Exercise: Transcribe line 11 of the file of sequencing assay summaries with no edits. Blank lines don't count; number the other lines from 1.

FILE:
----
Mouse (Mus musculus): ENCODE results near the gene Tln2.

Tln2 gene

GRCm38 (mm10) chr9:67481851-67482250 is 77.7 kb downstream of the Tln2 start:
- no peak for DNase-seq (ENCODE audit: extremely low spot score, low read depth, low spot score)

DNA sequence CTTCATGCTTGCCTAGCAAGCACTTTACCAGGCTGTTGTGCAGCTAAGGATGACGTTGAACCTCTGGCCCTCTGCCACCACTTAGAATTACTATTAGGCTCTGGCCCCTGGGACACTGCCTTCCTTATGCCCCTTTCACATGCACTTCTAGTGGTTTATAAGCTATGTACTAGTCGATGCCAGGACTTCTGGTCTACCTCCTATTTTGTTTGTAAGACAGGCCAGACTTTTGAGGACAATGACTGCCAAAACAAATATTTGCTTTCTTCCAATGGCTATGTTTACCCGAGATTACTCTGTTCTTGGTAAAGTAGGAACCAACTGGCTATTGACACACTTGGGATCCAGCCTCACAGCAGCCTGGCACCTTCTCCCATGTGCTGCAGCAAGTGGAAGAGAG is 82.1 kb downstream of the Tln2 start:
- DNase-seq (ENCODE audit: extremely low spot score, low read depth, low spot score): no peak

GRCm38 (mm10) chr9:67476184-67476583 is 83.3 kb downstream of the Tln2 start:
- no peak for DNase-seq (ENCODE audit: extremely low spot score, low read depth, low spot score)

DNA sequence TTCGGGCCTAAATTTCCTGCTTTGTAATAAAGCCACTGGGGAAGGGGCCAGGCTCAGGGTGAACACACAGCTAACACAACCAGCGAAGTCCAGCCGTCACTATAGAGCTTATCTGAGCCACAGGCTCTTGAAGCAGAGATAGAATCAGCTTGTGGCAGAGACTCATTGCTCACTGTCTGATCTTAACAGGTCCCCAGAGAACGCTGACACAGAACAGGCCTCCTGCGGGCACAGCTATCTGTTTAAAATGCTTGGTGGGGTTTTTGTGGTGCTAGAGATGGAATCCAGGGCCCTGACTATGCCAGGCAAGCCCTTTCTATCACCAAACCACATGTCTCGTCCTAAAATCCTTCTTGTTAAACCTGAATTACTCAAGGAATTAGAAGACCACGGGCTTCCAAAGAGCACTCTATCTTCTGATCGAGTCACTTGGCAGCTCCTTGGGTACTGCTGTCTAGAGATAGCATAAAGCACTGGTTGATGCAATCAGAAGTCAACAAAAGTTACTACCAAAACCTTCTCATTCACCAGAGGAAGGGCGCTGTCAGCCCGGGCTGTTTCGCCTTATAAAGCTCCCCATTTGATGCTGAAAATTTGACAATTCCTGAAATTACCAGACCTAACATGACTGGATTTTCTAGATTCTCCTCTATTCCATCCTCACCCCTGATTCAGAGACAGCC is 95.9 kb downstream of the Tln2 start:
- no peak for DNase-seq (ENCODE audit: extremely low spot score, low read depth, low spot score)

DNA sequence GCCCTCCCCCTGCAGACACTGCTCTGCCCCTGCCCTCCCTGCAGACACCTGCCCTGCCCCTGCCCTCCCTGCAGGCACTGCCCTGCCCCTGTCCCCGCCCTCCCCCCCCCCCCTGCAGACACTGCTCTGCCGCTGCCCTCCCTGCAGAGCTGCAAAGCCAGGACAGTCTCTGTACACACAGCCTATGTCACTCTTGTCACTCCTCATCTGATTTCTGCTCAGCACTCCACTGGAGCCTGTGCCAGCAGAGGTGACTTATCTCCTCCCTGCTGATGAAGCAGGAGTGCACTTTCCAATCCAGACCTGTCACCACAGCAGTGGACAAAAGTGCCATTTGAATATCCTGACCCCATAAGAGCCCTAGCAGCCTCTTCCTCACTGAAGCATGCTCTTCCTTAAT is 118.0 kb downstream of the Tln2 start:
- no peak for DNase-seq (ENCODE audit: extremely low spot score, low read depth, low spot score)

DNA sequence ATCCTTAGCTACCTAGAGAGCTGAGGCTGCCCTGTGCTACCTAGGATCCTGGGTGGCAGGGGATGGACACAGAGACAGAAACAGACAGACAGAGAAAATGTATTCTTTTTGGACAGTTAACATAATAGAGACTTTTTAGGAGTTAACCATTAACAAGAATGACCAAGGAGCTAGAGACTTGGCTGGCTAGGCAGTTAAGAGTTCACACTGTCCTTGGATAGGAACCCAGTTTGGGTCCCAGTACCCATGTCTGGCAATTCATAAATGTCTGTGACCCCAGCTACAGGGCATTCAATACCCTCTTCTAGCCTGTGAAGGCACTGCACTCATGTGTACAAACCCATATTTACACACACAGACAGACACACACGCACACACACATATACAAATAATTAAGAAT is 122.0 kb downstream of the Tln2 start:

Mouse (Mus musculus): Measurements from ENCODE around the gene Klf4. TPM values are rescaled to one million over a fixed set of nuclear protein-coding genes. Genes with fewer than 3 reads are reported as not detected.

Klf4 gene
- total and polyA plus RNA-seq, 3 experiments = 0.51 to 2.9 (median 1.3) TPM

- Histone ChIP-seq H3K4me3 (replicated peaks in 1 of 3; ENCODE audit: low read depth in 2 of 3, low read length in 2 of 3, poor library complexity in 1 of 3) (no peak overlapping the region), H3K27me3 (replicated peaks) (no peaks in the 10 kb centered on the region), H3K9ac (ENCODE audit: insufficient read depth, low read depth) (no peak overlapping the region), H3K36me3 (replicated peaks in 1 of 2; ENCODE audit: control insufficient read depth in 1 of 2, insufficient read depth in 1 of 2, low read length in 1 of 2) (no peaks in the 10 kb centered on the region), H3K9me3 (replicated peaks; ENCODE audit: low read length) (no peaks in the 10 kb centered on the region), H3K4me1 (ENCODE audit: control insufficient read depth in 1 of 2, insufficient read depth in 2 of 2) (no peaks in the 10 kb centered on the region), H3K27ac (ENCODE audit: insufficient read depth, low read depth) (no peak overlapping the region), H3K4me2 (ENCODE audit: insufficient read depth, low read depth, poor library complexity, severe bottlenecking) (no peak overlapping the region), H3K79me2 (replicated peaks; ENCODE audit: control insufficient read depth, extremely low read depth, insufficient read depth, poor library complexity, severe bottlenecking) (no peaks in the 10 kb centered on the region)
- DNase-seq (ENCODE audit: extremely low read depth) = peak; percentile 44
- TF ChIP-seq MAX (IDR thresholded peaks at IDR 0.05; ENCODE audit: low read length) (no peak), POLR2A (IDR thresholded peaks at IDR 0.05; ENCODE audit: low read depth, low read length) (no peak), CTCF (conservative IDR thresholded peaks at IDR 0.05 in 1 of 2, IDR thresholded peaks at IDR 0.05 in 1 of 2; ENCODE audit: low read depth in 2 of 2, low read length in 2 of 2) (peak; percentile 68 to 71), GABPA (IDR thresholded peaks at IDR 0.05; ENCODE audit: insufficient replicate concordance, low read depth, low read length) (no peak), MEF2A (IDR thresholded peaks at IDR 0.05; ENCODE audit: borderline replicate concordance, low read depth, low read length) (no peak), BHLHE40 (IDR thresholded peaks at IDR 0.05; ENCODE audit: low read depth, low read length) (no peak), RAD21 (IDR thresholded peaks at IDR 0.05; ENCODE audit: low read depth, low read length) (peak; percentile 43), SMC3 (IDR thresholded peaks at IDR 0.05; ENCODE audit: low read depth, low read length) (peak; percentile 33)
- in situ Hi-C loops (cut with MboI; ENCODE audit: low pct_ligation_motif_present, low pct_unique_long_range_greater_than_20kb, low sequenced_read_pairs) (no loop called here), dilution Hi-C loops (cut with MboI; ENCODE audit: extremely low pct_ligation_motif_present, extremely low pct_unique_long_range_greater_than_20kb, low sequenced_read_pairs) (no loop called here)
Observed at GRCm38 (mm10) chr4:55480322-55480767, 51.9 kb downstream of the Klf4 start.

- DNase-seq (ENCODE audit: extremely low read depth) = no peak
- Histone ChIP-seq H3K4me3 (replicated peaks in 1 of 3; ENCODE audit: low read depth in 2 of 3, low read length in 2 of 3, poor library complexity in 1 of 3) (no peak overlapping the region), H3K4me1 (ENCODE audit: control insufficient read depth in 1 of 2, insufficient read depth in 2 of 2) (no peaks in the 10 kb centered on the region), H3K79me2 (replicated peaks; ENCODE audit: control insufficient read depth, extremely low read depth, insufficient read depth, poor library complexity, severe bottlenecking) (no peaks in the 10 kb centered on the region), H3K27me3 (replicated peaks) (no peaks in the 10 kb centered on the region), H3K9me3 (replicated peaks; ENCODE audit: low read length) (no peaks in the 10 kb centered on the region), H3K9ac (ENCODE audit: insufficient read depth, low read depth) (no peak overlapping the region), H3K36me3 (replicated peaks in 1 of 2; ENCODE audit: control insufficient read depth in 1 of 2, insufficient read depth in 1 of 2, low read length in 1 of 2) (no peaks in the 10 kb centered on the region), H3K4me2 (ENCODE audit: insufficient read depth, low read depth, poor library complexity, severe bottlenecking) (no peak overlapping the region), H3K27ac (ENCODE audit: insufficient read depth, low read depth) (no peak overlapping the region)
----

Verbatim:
DNA sequence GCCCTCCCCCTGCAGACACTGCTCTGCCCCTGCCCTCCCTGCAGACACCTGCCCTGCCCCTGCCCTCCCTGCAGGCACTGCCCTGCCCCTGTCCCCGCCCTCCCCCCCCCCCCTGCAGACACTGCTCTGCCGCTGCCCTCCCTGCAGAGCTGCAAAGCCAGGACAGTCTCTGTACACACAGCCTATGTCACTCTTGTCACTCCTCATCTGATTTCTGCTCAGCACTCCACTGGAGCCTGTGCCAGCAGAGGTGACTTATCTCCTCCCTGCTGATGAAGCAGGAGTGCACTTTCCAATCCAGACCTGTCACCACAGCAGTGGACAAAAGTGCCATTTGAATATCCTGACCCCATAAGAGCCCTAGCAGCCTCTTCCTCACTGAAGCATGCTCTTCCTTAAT is 118.0 kb downstream of the Tln2 start: